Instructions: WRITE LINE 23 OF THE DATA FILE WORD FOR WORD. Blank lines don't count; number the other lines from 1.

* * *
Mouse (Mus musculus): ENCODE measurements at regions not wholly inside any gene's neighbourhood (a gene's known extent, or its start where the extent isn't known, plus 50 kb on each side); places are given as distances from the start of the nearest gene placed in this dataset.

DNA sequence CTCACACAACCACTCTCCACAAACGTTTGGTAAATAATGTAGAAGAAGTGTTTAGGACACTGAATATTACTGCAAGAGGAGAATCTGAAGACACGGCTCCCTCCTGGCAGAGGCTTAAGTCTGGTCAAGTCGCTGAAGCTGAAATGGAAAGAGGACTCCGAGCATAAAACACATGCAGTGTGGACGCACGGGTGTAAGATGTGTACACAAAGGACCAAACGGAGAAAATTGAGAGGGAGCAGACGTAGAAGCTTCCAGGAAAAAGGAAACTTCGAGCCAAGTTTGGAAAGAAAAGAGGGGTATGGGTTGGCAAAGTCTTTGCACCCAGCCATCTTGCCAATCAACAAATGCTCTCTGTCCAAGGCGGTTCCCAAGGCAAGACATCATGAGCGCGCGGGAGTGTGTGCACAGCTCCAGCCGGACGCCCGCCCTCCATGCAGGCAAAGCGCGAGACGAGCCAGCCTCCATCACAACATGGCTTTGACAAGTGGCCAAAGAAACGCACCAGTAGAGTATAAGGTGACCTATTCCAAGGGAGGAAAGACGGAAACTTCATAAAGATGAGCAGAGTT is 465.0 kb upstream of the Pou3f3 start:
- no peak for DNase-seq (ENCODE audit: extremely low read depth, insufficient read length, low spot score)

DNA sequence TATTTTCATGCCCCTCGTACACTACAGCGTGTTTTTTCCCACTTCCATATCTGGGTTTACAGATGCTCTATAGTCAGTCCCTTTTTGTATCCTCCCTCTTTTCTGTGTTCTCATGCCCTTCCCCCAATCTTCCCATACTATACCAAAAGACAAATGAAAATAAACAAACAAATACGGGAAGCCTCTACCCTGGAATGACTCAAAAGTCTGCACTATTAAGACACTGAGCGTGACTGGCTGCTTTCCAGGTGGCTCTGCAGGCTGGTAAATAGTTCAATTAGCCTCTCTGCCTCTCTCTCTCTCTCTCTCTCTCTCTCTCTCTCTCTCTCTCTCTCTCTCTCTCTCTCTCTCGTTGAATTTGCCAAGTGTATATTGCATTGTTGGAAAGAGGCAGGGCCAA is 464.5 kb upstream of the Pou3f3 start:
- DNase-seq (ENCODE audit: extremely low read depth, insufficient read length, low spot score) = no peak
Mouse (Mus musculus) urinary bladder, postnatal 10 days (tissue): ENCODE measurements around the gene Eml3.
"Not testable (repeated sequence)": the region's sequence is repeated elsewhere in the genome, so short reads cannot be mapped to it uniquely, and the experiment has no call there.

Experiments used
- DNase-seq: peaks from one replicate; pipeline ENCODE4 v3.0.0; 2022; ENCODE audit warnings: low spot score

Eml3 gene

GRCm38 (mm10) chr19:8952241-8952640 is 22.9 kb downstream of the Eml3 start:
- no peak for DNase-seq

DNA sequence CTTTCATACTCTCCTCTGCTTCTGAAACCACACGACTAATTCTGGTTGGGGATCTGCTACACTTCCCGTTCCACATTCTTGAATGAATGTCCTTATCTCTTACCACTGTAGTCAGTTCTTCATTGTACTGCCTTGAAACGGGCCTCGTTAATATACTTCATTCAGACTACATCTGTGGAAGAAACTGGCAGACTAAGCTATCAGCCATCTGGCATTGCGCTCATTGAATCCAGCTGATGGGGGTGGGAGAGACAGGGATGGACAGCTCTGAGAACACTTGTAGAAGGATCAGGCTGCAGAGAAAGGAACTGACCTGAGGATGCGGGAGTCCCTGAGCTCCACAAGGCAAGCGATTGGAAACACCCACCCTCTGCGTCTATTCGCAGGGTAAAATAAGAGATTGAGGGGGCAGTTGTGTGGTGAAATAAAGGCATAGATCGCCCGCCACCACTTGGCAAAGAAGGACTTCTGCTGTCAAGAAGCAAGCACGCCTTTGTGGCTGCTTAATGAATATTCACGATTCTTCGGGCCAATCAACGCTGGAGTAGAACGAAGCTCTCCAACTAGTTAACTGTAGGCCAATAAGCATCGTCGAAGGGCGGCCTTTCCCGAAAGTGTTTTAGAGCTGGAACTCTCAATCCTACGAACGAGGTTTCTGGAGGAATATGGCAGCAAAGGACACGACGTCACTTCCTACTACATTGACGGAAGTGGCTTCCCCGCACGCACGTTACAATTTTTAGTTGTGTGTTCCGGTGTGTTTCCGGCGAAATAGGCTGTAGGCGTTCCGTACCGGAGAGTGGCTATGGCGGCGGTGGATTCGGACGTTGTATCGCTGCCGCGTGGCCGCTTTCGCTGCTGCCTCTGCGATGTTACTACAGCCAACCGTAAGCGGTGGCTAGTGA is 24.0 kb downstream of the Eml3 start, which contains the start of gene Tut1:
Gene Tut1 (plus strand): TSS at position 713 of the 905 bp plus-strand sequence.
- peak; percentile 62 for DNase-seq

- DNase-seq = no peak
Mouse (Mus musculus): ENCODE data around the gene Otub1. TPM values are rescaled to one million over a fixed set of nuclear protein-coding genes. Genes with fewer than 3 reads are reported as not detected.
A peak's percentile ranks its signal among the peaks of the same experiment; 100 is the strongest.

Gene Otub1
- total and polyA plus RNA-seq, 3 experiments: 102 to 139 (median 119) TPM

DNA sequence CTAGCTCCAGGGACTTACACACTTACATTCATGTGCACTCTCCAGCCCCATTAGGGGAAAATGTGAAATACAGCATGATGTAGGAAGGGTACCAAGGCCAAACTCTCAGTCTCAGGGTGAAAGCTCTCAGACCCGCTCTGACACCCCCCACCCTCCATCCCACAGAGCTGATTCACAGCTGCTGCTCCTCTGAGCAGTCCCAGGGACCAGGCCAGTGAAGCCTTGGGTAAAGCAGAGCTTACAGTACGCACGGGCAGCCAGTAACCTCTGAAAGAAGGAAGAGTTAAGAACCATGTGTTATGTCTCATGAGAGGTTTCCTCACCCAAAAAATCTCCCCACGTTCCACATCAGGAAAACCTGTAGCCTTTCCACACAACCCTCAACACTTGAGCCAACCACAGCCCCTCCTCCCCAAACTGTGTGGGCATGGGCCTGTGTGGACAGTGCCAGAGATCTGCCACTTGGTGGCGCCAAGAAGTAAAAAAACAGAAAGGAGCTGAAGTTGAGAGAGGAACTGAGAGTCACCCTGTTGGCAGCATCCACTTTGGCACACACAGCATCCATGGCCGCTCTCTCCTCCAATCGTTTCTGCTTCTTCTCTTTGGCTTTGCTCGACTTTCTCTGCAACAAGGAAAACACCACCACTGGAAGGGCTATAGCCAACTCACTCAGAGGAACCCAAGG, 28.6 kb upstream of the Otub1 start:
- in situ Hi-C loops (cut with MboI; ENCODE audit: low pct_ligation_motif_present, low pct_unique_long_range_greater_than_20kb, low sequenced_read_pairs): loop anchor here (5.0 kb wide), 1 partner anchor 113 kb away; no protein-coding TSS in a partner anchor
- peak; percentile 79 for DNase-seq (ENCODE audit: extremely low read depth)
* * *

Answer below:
- peak; percentile 79 for DNase-seq (ENCODE audit: extremely low read depth)